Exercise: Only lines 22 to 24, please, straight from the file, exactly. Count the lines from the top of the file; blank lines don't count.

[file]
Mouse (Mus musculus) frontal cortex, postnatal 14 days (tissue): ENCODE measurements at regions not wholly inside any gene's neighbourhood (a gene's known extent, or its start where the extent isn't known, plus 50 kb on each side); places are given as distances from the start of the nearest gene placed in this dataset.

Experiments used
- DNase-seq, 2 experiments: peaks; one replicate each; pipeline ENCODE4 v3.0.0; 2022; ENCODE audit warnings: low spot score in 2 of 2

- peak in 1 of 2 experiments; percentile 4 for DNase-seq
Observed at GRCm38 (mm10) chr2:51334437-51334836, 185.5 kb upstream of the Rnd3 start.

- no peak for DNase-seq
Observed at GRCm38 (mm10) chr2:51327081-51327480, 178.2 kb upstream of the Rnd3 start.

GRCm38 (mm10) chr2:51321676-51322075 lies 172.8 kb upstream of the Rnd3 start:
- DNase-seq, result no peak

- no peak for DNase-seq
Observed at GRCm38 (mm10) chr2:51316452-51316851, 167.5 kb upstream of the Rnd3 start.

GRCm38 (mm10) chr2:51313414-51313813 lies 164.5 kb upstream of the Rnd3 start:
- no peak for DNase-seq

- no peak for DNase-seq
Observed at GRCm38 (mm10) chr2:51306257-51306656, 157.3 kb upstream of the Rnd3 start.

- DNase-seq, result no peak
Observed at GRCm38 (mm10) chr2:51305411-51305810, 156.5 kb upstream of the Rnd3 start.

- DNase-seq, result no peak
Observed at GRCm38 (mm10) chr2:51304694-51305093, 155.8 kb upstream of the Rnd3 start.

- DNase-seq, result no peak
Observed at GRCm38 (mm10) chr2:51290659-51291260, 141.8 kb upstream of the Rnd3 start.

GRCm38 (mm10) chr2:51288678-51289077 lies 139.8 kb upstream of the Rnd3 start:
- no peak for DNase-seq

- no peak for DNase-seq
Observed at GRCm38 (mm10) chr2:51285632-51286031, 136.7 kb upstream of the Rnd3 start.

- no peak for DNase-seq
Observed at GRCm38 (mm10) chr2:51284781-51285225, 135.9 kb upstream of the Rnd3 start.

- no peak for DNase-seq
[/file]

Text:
GRCm38 (mm10) chr2:51288678-51289077 lies 139.8 kb upstream of the Rnd3 start:
- no peak for DNase-seq

- no peak for DNase-seq